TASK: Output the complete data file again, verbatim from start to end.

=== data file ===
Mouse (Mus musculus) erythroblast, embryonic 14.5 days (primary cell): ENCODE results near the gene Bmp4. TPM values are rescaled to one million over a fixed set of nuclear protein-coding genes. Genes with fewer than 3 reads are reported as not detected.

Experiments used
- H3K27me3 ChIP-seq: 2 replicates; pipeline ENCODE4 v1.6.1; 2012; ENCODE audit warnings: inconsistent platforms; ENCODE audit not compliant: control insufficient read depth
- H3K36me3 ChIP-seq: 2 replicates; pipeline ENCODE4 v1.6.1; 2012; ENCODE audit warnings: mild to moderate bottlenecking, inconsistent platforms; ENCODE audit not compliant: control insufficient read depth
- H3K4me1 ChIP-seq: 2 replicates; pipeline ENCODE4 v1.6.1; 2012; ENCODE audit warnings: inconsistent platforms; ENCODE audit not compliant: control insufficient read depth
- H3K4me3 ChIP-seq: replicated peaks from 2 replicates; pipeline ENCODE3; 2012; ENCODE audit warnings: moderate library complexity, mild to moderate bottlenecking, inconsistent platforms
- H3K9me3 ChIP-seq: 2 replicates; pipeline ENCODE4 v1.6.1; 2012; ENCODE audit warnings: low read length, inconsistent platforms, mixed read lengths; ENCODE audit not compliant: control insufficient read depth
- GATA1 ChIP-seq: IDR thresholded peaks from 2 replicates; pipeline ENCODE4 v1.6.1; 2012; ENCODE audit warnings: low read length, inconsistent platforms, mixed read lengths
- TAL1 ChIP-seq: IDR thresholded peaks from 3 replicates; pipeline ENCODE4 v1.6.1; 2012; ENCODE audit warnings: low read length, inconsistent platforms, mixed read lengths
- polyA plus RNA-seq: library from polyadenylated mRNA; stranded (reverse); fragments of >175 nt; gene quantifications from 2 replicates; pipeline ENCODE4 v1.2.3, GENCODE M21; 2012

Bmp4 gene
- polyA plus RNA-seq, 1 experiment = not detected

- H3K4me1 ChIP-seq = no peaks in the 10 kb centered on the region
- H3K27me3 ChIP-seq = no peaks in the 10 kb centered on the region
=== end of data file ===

Mouse (Mus musculus) erythroblast, embryonic 14.5 days (primary cell): ENCODE results near the gene Bmp4. TPM values are rescaled to one million over a fixed set of nuclear protein-coding genes. Genes with fewer than 3 reads are reported as not detected.

Experiments used
- H3K27me3 ChIP-seq: 2 replicates; pipeline ENCODE4 v1.6.1; 2012; ENCODE audit warnings: inconsistent platforms; ENCODE audit not compliant: control insufficient read depth
- H3K36me3 ChIP-seq: 2 replicates; pipeline ENCODE4 v1.6.1; 2012; ENCODE audit warnings: mild to moderate bottlenecking, inconsistent platforms; ENCODE audit not compliant: control insufficient read depth
- H3K4me1 ChIP-seq: 2 replicates; pipeline ENCODE4 v1.6.1; 2012; ENCODE audit warnings: inconsistent platforms; ENCODE audit not compliant: control insufficient read depth
- H3K4me3 ChIP-seq: replicated peaks from 2 replicates; pipeline ENCODE3; 2012; ENCODE audit warnings: moderate library complexity, mild to moderate bottlenecking, inconsistent platforms
- H3K9me3 ChIP-seq: 2 replicates; pipeline ENCODE4 v1.6.1; 2012; ENCODE audit warnings: low read length, inconsistent platforms, mixed read lengths; ENCODE audit not compliant: control insufficient read depth
- GATA1 ChIP-seq: IDR thresholded peaks from 2 replicates; pipeline ENCODE4 v1.6.1; 2012; ENCODE audit warnings: low read length, inconsistent platforms, mixed read lengths
- TAL1 ChIP-seq: IDR thresholded peaks from 3 replicates; pipeline ENCODE4 v1.6.1; 2012; ENCODE audit warnings: low read length, inconsistent platforms, mixed read lengths
- polyA plus RNA-seq: library from polyadenylated mRNA; stranded (reverse); fragments of >175 nt; gene quantifications from 2 replicates; pipeline ENCODE4 v1.2.3, GENCODE M21; 2012

Bmp4 gene
- polyA plus RNA-seq, 1 experiment = not detected

- H3K4me1 ChIP-seq = no peaks in the 10 kb centered on the region
- H3K27me3 ChIP-seq = no peaks in the 10 kb centered on the region